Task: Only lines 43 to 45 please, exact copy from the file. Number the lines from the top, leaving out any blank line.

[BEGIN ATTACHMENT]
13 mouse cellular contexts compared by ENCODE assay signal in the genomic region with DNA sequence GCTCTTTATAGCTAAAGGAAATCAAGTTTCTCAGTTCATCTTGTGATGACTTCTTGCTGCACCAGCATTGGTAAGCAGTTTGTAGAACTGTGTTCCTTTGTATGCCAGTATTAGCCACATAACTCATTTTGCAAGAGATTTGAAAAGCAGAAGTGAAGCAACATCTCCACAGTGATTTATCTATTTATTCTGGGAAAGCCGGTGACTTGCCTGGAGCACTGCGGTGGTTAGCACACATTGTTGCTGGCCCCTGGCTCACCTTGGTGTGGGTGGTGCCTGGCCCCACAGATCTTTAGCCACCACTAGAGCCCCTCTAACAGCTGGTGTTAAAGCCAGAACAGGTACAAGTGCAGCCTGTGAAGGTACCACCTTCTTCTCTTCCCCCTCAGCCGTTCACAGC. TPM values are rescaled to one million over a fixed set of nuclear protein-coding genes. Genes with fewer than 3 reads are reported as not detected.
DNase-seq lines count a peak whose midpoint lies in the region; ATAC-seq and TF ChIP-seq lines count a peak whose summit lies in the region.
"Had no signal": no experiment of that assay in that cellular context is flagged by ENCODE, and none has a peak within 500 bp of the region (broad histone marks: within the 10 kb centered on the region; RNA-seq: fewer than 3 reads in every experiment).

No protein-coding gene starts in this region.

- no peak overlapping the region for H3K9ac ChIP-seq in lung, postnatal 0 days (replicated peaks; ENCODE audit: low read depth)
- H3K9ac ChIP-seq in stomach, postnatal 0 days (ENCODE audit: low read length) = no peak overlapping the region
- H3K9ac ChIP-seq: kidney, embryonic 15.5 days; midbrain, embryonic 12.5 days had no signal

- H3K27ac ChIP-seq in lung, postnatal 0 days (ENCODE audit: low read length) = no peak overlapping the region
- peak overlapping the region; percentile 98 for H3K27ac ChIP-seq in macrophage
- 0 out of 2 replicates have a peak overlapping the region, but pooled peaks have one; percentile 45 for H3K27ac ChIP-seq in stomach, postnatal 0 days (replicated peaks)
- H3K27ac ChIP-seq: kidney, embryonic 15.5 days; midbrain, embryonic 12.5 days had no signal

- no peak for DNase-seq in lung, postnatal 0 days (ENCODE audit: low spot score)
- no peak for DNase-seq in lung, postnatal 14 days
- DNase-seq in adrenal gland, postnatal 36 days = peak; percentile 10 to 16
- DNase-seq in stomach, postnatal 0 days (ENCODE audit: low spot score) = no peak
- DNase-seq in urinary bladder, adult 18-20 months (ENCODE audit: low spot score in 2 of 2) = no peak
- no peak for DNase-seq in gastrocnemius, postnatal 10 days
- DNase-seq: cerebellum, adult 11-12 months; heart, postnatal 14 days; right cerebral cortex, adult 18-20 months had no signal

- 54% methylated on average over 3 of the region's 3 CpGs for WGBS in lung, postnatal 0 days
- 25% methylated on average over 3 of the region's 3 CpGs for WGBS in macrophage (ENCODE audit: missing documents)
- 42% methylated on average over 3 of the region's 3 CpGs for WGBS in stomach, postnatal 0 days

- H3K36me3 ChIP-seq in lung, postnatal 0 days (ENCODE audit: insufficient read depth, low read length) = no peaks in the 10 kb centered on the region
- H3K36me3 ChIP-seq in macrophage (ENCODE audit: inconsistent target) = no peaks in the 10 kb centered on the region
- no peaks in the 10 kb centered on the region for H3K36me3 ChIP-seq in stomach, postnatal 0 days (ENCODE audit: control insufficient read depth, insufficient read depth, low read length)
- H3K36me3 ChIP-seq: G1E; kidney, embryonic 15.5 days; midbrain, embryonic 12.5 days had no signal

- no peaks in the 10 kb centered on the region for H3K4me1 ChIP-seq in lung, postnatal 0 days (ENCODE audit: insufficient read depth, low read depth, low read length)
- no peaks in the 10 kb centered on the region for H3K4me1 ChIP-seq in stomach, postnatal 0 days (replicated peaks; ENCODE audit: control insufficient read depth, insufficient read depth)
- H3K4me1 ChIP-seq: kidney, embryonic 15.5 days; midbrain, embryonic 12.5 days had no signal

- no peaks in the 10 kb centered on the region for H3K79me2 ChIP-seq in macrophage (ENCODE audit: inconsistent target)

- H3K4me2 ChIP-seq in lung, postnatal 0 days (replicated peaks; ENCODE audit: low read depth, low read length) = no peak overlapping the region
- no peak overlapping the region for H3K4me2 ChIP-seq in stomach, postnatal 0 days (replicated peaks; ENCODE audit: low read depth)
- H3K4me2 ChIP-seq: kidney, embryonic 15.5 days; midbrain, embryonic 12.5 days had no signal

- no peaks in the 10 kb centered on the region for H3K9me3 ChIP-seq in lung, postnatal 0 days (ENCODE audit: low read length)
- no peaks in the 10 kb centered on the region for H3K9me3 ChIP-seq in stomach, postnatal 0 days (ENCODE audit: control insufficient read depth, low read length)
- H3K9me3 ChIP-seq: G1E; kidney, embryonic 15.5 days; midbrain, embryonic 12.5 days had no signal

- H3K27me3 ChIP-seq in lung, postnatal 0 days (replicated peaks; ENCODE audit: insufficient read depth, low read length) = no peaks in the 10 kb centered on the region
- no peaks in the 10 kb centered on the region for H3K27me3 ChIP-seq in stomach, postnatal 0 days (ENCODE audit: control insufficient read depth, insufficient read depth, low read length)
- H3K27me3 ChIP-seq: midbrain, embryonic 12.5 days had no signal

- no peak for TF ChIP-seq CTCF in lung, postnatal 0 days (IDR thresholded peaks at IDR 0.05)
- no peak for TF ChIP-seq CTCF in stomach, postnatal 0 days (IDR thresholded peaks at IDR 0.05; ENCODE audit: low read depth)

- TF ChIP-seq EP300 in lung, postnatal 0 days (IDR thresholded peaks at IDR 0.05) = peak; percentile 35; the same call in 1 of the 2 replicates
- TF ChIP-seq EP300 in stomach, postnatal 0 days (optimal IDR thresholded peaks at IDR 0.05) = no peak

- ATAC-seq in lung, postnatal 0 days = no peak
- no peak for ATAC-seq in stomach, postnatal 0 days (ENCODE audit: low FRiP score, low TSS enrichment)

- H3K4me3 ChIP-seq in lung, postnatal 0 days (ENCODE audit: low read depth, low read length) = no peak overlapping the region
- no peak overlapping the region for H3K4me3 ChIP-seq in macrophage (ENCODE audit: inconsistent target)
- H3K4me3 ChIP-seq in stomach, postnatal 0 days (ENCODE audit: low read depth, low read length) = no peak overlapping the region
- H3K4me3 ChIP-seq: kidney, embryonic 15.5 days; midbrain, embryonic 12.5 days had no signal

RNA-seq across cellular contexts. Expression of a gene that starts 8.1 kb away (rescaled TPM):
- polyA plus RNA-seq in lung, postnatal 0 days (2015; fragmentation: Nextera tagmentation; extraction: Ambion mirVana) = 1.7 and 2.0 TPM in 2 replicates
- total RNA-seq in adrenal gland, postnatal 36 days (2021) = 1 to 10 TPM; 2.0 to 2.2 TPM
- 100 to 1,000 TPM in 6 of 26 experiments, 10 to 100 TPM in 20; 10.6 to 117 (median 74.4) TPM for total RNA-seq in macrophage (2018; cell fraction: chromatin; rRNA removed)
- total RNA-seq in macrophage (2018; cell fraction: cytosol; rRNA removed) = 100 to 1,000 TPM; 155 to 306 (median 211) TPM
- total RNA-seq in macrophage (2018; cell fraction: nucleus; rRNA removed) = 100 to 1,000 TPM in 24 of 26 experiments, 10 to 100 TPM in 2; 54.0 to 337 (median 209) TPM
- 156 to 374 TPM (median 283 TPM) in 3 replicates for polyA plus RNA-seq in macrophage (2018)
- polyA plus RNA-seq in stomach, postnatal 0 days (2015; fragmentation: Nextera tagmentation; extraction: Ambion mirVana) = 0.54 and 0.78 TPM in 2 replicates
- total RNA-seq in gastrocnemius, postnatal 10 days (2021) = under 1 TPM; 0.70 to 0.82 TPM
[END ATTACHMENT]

- ATAC-seq in lung, postnatal 0 days = no peak
- no peak for ATAC-seq in stomach, postnatal 0 days (ENCODE audit: low FRiP score, low TSS enrichment)

- H3K4me3 ChIP-seq in lung, postnatal 0 days (ENCODE audit: low read depth, low read length) = no peak overlapping the region